Island of Lemurs: Madagascar

Synopsis: Academy Award winner Morgan Freeman narrates Island of Lemurs: Madagascar, the incredible true story of nature's greatest explorers - lemurs. Captured with IMAX 3D cameras, the film takes audiences on a spectacular journey to the remote and wondrous world of Madagascar. Lemurs arrived in Madagascar as castaways millions of years ago and evolved into hundreds of diverse species but are now highly endangered. Join trailblazing scientist Patricia Wright on her lifelong mission to help these strange and adorable creatures survive in the modern world. Directed by David Douglas and written and produced by Drew Fellman, Island of Lemurs: Madagascar is a presentation of Warner Bros. Pictures and IMAX Entertainment.
Director(s): David Douglas
Production: Warner Bros. Pictures
  2 nominations.
Rotten Tomatoes:
39 min


If you're wondering who you are...'re not alone.

You're no monkey's uncle.

But you are rather peculiar.

Where did you come from

and who were your ancestors?


Guess again.

That's right.

The story of lemurs

begins over 60 million years ago.

Back in the time of the dinosaurs.

Long before monkeys, apes,

or humans ever existed.

Lemurs were small nocturnal creatures and

survived the asteroid that killed the dinosaurs.

They were living in Africa...

...when a massive storm

blew a tangled raft of trees out to sea...

...and turned a family of tiny lemurs...

...into some of the greatest explorers

in the history of life on Earth.

The lemurs landed on Madagascar.

A vast island isolated

from the rest of the world.

For millions of years,

there were no other mammals, or even birds.

With no predators to fear...

...lemurs emerged into the daylight.

And over time they evolved into

a wild variety of new shapes and sizes.

Their ancestors went extinct in Africa.

But in Madagascar, lemurs thrived...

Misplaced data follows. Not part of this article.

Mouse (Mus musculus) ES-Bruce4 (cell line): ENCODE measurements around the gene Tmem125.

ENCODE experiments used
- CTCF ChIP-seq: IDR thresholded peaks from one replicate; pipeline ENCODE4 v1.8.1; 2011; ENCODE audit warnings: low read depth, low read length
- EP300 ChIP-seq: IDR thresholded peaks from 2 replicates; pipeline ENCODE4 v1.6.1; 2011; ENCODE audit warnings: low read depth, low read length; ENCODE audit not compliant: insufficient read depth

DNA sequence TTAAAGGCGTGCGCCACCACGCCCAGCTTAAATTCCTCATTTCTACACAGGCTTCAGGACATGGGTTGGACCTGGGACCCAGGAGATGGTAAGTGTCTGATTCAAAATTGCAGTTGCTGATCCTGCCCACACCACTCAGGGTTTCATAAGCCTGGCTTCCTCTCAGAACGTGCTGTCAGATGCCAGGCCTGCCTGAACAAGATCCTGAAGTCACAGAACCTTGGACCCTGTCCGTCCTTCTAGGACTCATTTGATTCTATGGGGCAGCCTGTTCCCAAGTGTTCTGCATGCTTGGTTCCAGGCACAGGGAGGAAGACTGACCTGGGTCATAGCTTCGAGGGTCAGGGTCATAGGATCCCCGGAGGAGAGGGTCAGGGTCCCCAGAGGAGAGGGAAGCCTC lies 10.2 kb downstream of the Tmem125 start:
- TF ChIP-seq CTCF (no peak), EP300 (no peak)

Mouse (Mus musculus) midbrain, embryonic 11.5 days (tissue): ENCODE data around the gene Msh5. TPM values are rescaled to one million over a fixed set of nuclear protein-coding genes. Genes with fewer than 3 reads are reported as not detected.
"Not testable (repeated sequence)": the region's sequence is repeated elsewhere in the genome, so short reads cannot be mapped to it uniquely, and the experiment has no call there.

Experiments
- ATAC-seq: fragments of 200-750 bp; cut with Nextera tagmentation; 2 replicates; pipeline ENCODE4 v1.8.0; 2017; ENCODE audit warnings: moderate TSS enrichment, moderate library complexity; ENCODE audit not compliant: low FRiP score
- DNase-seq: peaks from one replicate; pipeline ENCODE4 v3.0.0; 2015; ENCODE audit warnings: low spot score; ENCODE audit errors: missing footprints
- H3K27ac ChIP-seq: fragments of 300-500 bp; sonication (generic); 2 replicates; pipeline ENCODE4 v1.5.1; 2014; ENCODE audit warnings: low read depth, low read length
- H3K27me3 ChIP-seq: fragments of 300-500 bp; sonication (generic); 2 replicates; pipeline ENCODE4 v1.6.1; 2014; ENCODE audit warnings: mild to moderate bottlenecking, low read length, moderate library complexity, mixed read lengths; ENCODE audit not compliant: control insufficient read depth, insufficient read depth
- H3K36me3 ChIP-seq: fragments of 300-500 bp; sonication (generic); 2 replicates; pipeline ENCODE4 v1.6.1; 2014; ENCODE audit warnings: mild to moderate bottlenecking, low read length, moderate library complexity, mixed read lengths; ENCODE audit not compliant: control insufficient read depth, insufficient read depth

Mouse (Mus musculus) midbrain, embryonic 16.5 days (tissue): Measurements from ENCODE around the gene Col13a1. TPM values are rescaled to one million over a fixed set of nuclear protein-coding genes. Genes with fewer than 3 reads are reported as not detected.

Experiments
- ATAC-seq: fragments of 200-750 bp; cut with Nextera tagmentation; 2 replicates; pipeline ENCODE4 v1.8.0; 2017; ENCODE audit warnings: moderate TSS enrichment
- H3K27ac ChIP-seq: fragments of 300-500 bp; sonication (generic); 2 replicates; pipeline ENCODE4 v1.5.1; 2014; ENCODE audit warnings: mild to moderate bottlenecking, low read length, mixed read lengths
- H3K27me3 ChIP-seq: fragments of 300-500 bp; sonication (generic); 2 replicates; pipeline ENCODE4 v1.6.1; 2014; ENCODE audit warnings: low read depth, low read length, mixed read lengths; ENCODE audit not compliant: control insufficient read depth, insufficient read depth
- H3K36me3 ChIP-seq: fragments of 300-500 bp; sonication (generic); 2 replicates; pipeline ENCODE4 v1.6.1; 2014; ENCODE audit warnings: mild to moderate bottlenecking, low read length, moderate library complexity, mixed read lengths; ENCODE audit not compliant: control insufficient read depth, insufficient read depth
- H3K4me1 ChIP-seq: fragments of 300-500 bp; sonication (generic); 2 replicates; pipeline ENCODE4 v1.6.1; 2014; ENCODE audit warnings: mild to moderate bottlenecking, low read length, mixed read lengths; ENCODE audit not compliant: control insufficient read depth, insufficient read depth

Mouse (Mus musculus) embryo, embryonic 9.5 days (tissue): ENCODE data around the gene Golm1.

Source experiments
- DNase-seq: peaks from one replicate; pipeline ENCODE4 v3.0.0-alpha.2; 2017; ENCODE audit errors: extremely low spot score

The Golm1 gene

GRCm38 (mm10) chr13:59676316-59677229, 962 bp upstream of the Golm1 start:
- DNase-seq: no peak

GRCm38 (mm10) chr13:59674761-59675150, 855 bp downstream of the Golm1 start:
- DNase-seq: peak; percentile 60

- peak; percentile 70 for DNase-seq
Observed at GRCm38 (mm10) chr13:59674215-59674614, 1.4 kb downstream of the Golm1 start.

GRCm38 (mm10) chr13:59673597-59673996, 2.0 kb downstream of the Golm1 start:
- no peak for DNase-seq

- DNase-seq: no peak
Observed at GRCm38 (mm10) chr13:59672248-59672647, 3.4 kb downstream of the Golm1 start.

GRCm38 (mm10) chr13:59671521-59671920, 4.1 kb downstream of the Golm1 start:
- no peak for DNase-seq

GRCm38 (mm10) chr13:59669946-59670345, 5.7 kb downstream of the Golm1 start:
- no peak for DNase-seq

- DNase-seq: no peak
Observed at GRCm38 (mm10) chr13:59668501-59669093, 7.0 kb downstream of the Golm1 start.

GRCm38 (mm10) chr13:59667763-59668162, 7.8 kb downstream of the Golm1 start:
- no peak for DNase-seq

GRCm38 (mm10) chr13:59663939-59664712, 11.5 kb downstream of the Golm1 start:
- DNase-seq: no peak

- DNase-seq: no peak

...and became the rulers

of their glorious new world.

Lemurs are the most

ancient primate alive today.

And Madagascar is the only

place on Earth where they live.

For a scientist seeking to preserve

our planet's rich biodiversity...

...Madagascar is Treasure Island.

Dr. Patricia Wright is a primatologist

from New York's Stony Brook University.

She's an expert

in finding rare and elusive lemurs.

As a young scientist, her destiny

was changed by a journey to Madagascar.

Back then, the country was changing fast.

And the lemurs' good luck was running out.

I first came to

Madagascar to solve a mystery...

...about a lemur

that we feared had gone extinct.

My mission was to find it.

The greater bamboo lemur

once lived throughout Madagascar...

...but hadn't been seen in 50 years.

I searched for months

and never saw a single one.

I had almost given up,

when I got to Ranomafana.

Then one morning...

...there he was.


Feasting on his favorite treat:

Crunchy, young bamboo shoots.

After her discovery...

...Patricia helped save

this rain forest as a national park.

And she devoted her life to protecting

the wild places of Madagascar...

...and all the animals that call it home.

The word lemur means "wandering spirit."

And there is something otherworldly

about the lemurs of this forest.